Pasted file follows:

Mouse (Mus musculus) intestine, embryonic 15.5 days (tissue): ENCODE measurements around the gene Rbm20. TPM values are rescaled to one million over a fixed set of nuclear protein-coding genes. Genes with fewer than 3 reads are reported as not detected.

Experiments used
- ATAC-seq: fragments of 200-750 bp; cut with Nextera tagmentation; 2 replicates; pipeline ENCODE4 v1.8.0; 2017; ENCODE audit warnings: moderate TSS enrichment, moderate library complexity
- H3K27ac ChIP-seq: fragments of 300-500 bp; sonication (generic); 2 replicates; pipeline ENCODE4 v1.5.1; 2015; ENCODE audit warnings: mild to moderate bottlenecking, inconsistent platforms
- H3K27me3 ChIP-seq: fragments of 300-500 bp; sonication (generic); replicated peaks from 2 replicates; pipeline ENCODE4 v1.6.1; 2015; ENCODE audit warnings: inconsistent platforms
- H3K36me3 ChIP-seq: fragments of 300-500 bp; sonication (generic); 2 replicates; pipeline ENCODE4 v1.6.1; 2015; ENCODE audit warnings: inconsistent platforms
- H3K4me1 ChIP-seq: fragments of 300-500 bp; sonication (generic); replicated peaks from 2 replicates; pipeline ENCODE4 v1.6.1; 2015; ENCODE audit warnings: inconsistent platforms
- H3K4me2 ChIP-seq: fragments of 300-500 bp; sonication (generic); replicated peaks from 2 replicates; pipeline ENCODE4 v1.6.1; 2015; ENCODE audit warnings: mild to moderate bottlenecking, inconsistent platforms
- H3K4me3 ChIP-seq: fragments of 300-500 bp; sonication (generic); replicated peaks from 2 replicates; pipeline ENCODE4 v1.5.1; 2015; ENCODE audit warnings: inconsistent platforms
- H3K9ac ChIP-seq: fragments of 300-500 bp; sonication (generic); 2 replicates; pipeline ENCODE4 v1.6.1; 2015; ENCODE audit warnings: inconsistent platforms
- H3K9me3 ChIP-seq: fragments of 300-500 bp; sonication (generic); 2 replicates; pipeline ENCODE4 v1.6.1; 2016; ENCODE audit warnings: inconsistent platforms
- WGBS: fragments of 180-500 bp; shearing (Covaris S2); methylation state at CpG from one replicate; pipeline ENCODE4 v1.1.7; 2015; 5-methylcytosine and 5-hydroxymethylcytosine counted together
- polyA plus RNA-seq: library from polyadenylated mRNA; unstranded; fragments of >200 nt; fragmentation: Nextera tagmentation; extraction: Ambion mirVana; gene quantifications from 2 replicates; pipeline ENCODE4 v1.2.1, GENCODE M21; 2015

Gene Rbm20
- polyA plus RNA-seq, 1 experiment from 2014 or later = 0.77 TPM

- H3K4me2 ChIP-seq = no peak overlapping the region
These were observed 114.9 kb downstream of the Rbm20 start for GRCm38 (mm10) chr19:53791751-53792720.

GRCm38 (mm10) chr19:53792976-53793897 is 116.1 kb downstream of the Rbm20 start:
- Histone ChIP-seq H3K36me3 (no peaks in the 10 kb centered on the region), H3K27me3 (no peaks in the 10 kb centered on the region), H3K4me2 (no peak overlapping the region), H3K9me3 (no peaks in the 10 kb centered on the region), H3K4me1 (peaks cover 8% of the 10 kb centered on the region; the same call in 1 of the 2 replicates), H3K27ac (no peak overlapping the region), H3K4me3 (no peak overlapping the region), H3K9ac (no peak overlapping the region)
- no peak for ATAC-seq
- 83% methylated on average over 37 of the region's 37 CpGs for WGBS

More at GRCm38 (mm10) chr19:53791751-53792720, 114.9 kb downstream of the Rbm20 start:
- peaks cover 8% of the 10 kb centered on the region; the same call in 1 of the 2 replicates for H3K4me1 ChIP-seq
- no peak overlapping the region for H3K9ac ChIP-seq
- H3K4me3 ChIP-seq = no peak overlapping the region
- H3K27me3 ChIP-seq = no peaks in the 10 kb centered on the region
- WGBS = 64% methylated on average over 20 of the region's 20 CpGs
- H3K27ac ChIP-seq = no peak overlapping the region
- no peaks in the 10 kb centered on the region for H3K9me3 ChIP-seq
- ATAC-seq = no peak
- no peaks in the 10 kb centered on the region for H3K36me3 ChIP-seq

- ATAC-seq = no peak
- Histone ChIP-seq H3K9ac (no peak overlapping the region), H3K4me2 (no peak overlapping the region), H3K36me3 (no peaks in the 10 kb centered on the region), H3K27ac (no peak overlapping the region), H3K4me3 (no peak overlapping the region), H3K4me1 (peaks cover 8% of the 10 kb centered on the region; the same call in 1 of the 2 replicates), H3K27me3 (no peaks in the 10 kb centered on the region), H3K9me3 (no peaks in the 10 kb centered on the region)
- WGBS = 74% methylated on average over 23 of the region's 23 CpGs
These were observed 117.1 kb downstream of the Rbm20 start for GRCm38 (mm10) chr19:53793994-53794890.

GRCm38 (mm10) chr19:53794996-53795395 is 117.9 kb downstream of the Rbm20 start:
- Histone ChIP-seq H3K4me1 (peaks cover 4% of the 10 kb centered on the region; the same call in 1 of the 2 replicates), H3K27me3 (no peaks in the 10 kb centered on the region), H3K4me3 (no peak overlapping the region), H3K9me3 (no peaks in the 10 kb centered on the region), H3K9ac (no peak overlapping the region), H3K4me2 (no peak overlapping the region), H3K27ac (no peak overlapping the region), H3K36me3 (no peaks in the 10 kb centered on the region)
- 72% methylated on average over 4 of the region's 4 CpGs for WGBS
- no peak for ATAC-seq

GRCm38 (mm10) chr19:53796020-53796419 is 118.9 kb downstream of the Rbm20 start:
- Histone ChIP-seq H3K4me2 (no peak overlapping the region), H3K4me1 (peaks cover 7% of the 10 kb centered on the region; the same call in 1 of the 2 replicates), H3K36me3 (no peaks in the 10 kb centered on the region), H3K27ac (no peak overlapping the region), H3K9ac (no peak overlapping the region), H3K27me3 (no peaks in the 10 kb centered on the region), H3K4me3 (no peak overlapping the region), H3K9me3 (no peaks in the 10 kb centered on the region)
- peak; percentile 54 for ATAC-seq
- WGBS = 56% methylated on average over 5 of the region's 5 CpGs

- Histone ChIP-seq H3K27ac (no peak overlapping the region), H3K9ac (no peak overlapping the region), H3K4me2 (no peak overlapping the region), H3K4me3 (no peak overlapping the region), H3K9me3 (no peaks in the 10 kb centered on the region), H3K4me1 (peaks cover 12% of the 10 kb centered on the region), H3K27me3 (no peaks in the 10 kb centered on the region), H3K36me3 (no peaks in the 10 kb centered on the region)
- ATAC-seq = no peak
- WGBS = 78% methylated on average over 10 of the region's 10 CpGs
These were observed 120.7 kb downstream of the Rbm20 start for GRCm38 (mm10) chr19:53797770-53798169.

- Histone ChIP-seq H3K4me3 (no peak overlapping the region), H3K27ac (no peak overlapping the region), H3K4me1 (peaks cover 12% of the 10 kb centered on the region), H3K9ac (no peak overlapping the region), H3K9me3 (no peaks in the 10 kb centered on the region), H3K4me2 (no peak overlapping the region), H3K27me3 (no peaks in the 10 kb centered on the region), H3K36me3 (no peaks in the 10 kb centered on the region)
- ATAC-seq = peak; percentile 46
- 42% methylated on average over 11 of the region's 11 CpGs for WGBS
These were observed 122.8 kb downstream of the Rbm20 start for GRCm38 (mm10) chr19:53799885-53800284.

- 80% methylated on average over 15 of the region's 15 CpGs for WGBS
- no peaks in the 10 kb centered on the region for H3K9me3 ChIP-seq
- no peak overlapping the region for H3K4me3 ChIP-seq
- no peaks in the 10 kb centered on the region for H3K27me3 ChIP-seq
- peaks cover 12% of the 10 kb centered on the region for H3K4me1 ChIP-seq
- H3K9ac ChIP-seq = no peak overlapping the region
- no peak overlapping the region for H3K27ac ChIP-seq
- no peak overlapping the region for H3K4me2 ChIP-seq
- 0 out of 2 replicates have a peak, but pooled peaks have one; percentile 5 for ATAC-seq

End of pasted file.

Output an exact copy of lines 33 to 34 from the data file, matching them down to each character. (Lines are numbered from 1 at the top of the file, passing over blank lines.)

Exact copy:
- Histone ChIP-seq H3K9ac (no peak overlapping the region), H3K4me2 (no peak overlapping the region), H3K36me3 (no peaks in the 10 kb centered on the region), H3K27ac (no peak overlapping the region), H3K4me3 (no peak overlapping the region), H3K4me1 (peaks cover 8% of the 10 kb centered on the region; the same call in 1 of the 2 replicates), H3K27me3 (no peaks in the 10 kb centered on the region), H3K9me3 (no peaks in the 10 kb centered on the region)
- WGBS = 74% methylated on average over 23 of the region's 23 CpGs